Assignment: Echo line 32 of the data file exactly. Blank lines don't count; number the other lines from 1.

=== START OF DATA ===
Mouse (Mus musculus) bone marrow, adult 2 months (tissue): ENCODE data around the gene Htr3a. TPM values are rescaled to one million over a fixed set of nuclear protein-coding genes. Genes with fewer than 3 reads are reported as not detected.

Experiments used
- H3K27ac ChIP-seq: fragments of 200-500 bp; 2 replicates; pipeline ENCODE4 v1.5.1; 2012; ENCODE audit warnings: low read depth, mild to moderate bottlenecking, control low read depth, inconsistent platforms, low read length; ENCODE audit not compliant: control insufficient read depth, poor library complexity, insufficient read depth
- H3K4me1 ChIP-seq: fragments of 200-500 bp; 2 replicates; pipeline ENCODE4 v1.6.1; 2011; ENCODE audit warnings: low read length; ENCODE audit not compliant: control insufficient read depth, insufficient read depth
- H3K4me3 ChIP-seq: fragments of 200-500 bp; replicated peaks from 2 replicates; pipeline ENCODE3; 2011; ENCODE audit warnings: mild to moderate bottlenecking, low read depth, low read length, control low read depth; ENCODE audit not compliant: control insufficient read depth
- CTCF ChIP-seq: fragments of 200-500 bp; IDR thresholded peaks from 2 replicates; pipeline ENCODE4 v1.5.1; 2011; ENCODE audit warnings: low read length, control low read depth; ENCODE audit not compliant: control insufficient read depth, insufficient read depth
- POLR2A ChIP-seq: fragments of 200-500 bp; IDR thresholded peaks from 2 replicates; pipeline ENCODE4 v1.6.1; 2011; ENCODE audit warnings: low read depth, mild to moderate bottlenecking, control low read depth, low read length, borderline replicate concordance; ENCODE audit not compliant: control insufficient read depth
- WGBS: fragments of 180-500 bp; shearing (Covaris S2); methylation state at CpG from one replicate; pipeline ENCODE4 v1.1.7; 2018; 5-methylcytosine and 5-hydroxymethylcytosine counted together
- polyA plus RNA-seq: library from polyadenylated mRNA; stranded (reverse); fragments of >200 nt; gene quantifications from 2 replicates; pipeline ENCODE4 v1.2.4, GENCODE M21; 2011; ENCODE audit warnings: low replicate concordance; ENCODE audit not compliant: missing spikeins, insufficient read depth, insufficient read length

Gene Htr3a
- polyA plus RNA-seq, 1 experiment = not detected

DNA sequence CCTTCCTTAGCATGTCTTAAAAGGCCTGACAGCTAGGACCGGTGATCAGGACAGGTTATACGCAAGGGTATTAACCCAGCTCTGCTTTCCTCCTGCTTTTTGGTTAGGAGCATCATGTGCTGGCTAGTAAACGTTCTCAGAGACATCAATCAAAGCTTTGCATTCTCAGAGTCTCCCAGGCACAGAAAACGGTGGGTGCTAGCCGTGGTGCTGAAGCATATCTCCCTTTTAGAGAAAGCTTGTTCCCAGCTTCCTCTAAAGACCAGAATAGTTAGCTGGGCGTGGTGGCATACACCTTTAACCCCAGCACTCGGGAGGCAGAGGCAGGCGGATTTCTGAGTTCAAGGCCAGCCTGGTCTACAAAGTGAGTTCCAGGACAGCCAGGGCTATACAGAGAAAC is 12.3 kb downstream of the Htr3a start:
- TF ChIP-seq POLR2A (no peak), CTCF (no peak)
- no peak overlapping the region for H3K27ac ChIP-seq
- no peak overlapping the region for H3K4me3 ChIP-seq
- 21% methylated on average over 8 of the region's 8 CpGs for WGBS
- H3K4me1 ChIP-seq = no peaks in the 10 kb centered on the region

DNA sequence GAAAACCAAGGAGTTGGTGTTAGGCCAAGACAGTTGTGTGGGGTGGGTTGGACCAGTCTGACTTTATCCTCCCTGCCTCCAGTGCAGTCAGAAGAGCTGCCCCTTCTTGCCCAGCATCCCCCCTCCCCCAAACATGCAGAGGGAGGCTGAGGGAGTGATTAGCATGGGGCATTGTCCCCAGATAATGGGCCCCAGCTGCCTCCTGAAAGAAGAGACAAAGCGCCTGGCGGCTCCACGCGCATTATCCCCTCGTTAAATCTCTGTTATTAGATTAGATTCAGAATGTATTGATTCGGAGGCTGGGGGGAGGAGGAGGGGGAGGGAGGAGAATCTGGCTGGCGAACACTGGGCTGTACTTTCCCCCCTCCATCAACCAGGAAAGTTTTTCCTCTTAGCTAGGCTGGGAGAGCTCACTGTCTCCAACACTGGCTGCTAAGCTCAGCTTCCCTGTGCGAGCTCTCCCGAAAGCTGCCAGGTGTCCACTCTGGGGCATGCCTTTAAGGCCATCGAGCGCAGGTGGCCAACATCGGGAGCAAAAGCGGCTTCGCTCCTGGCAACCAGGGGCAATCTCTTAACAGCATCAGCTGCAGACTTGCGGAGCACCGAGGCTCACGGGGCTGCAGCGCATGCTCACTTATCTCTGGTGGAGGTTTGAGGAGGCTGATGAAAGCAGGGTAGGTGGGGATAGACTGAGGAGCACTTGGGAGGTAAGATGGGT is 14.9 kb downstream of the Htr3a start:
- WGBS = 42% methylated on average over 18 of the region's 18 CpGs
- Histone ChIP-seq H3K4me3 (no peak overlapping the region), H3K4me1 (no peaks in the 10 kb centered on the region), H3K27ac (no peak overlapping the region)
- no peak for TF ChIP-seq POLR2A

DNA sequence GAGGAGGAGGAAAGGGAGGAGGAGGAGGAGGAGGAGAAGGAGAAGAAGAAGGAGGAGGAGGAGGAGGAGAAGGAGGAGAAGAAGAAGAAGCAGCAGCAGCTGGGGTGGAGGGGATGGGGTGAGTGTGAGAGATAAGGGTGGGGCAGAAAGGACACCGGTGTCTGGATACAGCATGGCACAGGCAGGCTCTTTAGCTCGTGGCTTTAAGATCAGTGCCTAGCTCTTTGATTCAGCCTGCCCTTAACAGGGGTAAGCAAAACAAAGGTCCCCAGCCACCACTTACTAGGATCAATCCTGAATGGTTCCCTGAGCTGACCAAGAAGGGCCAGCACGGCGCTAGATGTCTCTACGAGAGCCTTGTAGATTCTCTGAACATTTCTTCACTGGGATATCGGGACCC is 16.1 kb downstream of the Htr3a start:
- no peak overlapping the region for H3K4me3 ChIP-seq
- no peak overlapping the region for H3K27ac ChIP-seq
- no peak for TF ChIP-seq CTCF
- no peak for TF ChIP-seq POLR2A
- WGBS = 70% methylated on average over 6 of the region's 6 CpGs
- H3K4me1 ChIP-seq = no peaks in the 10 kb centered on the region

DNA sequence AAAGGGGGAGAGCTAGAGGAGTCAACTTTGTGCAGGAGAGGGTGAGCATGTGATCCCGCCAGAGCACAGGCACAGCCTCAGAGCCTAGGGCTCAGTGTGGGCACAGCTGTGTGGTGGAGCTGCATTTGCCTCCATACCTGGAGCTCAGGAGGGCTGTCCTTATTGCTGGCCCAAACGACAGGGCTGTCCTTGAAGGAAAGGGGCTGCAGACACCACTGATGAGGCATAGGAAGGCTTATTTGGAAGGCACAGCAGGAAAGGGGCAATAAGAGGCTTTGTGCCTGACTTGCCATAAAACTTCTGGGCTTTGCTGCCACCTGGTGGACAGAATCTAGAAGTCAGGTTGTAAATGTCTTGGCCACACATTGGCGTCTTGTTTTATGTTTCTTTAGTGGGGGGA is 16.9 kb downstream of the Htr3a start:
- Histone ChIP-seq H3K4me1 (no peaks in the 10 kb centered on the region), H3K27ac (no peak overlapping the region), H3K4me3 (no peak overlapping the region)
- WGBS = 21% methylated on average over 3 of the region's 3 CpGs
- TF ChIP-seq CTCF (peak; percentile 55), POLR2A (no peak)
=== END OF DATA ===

- TF ChIP-seq CTCF (peak; percentile 55), POLR2A (no peak)